As a physician practicing full-time emergency medicine, I’ve spent thousands of hours treating patients in an acute care setting. During that time, I’ve seen America’s health care system at its best – lives saved, diseases cured, health restored. The daily contribution by our health care system towards the reduction of human pain and suffering is incalculable. American health care is unparalleled in the developed world and, without doubt, if a person is sick or injured, America is the place to be.
Regrettably, however, America’s health care system has a dark side as well – one populated by those who abuse themselves by abusing street drugs, alcohol, or prescription pain medications, those who chronically make poor lifestyle choices, and those who are generally out to beat the system. This dark side of America’s health care system is a side that, as a health care provider, I know all too well, yet, ominously, it’s a side many Americans don’t even know exists. Nevertheless, whether one is aware of this dark side of American health care or not, it’s a side that can hurt us all.
Average Americans are actually very decent people – hardworking, dependable, responsible, compassionate, charitable, and concerned about their fellow citizens. Further, the average American isn’t a substance abuser, doesn’t consistently make poor lifestyle choices, and isn’t out to get something for nothing. In fact, such activities are so typically foreign to them as to be beyond their awareness and even comprehension. Therefore, it often comes as a surprise to many of these average Americans when I recount the myriad stories of waste, fraud, and abuse I witness daily in the emergency room.
For instance, not so long ago, I treated a middle-aged woman who presented to the emergency room with a complaint of low back pain. The patient was well known to the ER staff, having been to that particular emergency room 43 times that year alone, of course, all at taxpayer expense. Her story was that someone had stolen her pain medication which she needed for a chronic back problem. Typical of this common scenario, the patient stated she hadn’t been able to see her doctor for a refill. When I asked her to describe the nature of her back problem, she couldn’t. When I asked what her MRI had shown, she explained that she’d never had one – the reason being that she missed her appointment. When I told her I would like to speak to her doctor, she proceeded to tell me she had recently stopped seeing her previous doctor and was in the process of finding a new one but hadn’t gotten around to it yet. Needless to say, I declined to write her a prescription for her pain medication after which she called me a few choice names of the four-letter variety.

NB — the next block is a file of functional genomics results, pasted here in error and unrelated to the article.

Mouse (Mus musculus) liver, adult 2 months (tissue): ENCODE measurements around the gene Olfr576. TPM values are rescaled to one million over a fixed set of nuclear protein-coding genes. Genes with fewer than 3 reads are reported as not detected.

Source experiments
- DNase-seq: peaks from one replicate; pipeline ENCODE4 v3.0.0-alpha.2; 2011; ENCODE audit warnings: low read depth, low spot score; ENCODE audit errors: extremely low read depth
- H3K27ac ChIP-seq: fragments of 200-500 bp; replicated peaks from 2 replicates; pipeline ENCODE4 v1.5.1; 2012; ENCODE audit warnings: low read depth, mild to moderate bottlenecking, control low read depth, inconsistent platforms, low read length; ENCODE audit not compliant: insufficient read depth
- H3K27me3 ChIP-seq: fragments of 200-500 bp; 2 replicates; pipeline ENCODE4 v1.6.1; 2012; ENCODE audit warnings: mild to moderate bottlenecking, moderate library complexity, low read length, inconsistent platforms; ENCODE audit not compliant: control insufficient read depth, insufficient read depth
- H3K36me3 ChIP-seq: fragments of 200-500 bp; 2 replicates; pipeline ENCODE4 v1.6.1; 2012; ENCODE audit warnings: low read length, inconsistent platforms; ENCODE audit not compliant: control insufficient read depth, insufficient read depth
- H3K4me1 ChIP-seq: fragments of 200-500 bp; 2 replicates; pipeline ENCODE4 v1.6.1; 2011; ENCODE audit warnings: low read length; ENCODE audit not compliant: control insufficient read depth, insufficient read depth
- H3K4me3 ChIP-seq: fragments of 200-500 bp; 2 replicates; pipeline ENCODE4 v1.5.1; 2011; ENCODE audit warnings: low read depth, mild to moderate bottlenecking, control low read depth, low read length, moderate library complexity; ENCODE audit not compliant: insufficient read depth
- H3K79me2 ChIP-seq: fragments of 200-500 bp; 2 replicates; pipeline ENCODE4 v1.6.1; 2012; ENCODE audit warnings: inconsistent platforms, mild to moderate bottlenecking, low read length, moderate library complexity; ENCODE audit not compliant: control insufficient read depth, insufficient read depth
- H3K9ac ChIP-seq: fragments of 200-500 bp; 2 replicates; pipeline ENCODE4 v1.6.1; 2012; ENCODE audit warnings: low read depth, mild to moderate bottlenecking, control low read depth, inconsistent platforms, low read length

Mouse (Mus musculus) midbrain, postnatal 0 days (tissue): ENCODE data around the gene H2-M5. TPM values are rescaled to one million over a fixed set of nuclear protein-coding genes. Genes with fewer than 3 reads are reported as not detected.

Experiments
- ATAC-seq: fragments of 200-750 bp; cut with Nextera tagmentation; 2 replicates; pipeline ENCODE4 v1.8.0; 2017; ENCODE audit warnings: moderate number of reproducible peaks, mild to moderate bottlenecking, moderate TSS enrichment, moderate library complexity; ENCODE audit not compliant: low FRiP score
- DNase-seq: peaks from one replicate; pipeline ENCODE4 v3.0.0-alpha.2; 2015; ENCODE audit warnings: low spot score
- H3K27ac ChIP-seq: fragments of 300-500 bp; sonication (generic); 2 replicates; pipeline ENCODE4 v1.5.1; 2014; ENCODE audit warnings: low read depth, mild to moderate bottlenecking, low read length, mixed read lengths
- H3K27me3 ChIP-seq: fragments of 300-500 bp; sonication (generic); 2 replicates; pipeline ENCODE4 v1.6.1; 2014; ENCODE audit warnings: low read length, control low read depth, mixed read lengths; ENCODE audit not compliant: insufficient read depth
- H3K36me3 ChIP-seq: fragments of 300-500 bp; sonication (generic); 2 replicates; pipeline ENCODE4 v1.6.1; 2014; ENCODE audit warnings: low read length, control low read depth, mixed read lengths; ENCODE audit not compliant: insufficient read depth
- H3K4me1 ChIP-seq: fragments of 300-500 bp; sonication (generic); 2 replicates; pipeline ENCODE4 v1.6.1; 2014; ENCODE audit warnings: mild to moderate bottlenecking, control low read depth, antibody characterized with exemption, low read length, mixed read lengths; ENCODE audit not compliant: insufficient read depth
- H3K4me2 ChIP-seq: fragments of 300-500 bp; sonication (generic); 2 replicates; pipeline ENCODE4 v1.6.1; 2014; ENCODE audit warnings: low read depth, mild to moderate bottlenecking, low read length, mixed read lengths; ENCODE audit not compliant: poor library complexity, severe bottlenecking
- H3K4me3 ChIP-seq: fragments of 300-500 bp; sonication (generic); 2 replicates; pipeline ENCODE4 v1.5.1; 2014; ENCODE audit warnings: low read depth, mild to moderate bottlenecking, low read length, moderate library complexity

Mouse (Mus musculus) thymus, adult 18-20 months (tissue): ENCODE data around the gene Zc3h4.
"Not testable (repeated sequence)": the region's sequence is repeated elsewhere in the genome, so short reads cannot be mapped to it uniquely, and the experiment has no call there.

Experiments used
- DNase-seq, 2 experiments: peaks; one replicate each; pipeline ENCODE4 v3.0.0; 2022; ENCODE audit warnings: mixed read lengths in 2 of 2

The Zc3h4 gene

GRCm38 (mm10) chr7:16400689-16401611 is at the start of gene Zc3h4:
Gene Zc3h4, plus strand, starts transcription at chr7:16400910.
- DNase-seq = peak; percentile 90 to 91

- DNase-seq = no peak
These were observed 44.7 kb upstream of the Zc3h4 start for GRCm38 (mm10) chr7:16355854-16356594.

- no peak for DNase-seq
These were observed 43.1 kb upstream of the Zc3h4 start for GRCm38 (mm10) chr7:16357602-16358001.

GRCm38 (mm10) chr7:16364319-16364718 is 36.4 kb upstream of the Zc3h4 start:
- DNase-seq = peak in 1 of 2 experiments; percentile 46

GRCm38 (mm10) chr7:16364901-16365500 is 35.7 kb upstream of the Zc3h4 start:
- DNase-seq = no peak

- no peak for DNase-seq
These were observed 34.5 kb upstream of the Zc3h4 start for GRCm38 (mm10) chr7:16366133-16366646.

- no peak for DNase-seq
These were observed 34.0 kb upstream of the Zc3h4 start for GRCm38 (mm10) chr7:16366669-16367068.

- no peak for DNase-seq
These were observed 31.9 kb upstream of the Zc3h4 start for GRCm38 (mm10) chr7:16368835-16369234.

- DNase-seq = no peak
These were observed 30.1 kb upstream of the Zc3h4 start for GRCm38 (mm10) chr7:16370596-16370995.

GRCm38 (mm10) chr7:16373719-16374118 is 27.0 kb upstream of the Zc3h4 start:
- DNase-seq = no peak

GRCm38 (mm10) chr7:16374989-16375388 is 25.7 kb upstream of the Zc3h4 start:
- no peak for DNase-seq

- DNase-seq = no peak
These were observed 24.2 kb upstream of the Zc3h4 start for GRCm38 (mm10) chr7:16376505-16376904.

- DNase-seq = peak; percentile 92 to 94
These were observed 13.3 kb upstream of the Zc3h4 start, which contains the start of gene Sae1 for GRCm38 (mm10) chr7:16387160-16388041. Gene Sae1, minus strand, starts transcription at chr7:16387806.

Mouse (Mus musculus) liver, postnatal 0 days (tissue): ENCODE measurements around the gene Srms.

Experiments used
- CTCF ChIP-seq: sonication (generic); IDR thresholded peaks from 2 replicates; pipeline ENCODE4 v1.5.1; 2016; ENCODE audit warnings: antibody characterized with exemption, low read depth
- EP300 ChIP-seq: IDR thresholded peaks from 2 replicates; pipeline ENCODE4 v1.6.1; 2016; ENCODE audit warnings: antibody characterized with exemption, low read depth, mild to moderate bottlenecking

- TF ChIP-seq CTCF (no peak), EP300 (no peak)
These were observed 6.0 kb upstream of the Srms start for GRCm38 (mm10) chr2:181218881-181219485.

The same night, another middle-aged woman arrived via ambulance to the emergency room. She was complaining of chest pain. It was her seventh ambulance transport to the ER that month – seventh – each time complaining of chest pain. Each time her cardiac workup was negative, yet, each time her urine drug screen was positive for cocaine. Though she had a healthy heart, the stimulant effect of the cocaine induced heart strain which resulted in significant pain and discomfort. Nevertheless, we were bound to perform a complete cardiac workup – the seventh that month – to the tune of many thousands of dollars, again, of course, at taxpayer expense.
Frustratingly, the above stories are so commonplace in emergency rooms across the country that they’ve essentially become clichés barely raising the eyebrows of health care providers. In fact, the problem is so extensive that few believe anything can be done to correct it. The waste, fraud, and abuse plaguing America’s emergencies rooms, a problem I’ve spoken about often and written about in the past, is costing productive Americans billions of dollars annually. I’ve long believed that if a portion of those wasted funds could be recouped by the government, Uncle Sam could afford to purchase private insurance coverage for every man, woman, and child in America.
And, yet, nothing is being done. Why? Several reasons. First, those who draw attention to the fact that certain patients abuse the health care system, particularly emergency rooms, are quickly labeled as uncompassionate. Further, medicine is a complex field and those with the expertise to suggest meaningful solutions to its many problems are generally outside the legislative process. In addition, with the ever-present threat of litigation hanging over its head, the health care industry is hesitant to even approach the subject of meaningful reform for fear of becoming mired in future lawsuits.
However, those concerns are no excuse for inaction. The health care reform America desperately needs is not in the form of socialized medicine but rather in legislation that promotes responsible utilization of our health care resources. In an emergency situation, in particular, inappropriate utilization of health care resources puts all Americans at risk. Imagine your mother, or husband, or best friend dying of a heart attack while awaiting the arrival of an ambulance that is delayed because it is being used to transport a crack addict to the hospital for the seventh time in a month. It’s time for Americans to get the word on what’s happening on the dark side of our health care system. After all, it’s what you don’t know about the American health care system that can hurt you.